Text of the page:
It is, by far, the fastest growing social network in history, growing by over 20% in about a week.
And yet it doesn’t stutter much.
How could it be?
It is a network in the true Internet sense of the word. It is not only a network of users, but also a network of servers. Nobody owns it. Like email, it’s a set of policies and rules, not a place. A federation is different from a corporation. It may not be as shiny, but it is much more resilient.
It is inconvenient. You can’t start in ten seconds. This leads to less initial stickiness. This means that people who go through the learning curve are more likely to be committed and perhaps generous. In the early days of email, of Compuserve, of AOL, of the Web, of all the networks I’ve been a part of, these early adopters created a different kind of magic. It never lasts, but it looks great.
I started one of the first Internet companies in the 1990s, and new frontiers kept spreading. This could be the one.
Part of the strength of a network is its distributed nature. This is a plus when it comes to technology and innovation. This is a minus in terms of the speed of central contracts as well as the potential for abuse. Email never recovered from the open nature of inputs, which meant spammers, scammers and hustlers could do whatever they liked, and the defense was imperfect filters.
The deliberate decentralization of the Mastodon Federation seems designed to make these filters more natural and effective at the expense of a super loud amplifier in the middle. You can discover new voices and ideas, but there is no megaphone at work, just begging to be hacked by selfish behavior. It’s a bit more like life and a bit less like traditional social networks that generate controversy for profit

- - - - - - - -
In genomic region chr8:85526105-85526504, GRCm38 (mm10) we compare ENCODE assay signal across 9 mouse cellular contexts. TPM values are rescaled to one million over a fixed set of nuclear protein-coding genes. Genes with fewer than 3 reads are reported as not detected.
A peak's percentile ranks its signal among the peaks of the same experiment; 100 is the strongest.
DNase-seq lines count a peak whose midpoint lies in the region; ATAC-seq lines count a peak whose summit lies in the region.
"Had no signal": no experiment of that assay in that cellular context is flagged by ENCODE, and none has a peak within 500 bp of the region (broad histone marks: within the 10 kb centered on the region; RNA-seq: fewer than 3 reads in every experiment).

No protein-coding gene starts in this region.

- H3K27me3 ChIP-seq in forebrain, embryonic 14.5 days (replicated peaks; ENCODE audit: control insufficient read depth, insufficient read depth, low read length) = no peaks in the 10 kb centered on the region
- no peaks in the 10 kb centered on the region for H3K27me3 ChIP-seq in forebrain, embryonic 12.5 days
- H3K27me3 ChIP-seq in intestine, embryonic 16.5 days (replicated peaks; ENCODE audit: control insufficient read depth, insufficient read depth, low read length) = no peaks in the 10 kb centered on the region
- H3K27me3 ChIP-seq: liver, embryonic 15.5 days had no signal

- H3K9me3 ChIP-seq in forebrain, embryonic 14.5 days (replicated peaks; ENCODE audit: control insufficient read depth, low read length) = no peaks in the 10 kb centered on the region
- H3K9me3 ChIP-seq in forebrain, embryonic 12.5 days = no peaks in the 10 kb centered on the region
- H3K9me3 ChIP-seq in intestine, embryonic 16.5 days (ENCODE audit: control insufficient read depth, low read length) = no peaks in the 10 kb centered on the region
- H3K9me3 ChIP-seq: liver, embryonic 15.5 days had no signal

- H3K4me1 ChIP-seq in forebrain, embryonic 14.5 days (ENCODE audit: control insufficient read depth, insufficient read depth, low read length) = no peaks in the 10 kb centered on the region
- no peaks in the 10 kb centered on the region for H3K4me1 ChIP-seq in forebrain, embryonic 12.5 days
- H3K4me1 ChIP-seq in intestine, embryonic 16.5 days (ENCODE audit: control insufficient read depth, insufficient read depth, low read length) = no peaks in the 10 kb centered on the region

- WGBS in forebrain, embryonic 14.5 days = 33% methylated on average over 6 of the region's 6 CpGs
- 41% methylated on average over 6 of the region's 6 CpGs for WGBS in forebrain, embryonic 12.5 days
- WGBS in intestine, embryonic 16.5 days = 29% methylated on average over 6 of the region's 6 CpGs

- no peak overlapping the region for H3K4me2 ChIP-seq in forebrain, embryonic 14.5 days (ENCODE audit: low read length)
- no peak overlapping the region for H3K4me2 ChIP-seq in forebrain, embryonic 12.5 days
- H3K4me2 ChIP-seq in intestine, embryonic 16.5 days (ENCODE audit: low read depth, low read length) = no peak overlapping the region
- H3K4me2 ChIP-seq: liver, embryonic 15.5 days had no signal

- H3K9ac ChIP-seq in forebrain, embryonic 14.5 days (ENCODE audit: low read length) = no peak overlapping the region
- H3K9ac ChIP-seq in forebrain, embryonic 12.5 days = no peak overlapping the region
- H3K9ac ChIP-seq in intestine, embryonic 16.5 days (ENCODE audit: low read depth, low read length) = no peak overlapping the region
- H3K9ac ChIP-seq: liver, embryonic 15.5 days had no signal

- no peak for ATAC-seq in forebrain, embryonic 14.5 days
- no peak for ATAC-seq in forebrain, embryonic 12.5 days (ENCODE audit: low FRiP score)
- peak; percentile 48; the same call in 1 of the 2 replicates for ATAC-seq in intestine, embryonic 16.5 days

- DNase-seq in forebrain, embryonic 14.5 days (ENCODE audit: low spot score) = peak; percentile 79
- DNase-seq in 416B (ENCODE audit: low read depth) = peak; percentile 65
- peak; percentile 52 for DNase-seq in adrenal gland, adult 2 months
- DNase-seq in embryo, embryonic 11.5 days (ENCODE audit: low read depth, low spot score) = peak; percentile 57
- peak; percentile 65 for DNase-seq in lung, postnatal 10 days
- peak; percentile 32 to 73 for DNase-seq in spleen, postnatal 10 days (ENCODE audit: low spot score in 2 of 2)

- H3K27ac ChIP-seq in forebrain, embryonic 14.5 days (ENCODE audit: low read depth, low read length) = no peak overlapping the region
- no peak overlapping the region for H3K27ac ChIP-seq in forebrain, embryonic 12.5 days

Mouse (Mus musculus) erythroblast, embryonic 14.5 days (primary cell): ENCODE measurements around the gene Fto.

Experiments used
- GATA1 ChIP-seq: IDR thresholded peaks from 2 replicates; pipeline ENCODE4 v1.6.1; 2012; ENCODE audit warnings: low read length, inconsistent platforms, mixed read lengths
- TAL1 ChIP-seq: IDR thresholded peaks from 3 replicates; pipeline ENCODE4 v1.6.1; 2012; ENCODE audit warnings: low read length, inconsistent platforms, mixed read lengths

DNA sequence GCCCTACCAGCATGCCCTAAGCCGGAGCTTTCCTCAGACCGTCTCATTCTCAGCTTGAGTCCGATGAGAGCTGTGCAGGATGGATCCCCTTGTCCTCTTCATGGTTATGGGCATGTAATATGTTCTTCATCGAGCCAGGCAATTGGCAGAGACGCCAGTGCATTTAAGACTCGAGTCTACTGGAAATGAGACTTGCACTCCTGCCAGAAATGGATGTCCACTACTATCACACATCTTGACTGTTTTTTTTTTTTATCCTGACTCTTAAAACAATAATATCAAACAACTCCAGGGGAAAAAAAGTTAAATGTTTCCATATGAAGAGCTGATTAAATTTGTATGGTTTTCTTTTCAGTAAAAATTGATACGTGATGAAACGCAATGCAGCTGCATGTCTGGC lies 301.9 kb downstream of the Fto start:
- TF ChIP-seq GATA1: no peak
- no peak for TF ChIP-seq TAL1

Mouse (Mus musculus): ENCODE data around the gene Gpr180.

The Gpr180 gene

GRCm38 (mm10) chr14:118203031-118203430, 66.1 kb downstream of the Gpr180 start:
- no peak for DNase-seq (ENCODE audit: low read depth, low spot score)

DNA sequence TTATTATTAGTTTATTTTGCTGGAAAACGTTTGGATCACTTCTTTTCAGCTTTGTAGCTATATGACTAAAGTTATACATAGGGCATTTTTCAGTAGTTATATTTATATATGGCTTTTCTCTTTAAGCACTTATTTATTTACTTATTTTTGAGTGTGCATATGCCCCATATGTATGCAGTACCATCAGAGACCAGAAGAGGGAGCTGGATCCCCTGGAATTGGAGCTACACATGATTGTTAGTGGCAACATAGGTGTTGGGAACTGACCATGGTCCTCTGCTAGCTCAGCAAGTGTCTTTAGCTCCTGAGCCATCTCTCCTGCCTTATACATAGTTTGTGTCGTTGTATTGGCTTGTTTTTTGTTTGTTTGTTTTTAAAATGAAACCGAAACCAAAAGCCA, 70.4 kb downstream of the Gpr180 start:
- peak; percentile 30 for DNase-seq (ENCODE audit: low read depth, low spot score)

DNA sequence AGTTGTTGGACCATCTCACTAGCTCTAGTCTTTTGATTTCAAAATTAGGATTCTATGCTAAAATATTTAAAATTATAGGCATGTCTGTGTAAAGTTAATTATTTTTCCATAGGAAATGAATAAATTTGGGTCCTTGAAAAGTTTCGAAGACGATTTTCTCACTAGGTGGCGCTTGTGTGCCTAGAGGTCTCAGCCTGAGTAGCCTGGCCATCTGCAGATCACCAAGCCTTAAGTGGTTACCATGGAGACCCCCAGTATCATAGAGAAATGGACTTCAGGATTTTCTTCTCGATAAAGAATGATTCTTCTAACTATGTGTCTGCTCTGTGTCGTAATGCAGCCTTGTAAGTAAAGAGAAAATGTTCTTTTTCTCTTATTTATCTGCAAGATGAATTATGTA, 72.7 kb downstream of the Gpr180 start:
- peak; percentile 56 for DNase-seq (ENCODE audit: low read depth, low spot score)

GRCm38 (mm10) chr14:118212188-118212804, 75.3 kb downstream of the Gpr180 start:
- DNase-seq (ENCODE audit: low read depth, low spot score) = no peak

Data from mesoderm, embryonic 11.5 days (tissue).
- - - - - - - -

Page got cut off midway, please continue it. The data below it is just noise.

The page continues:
And finally—the culture of this federation is still being created. Many people who have just arrived will be authors of that culture, and if they understand how to be generous and kind, that will be created. Alas, as is often the case, culture is upon us, especially when commercial bias is removed.
I’m reposting my daily blog here, and may check in from time to time, and I’m interested to see how this peer to peer experiment unfolds.
If you’re a developer with chops in APIs, apps, and what’s going on in the Mastodon world, I’d love to hear from you for some future projects I’m noodling on. Simple form is here.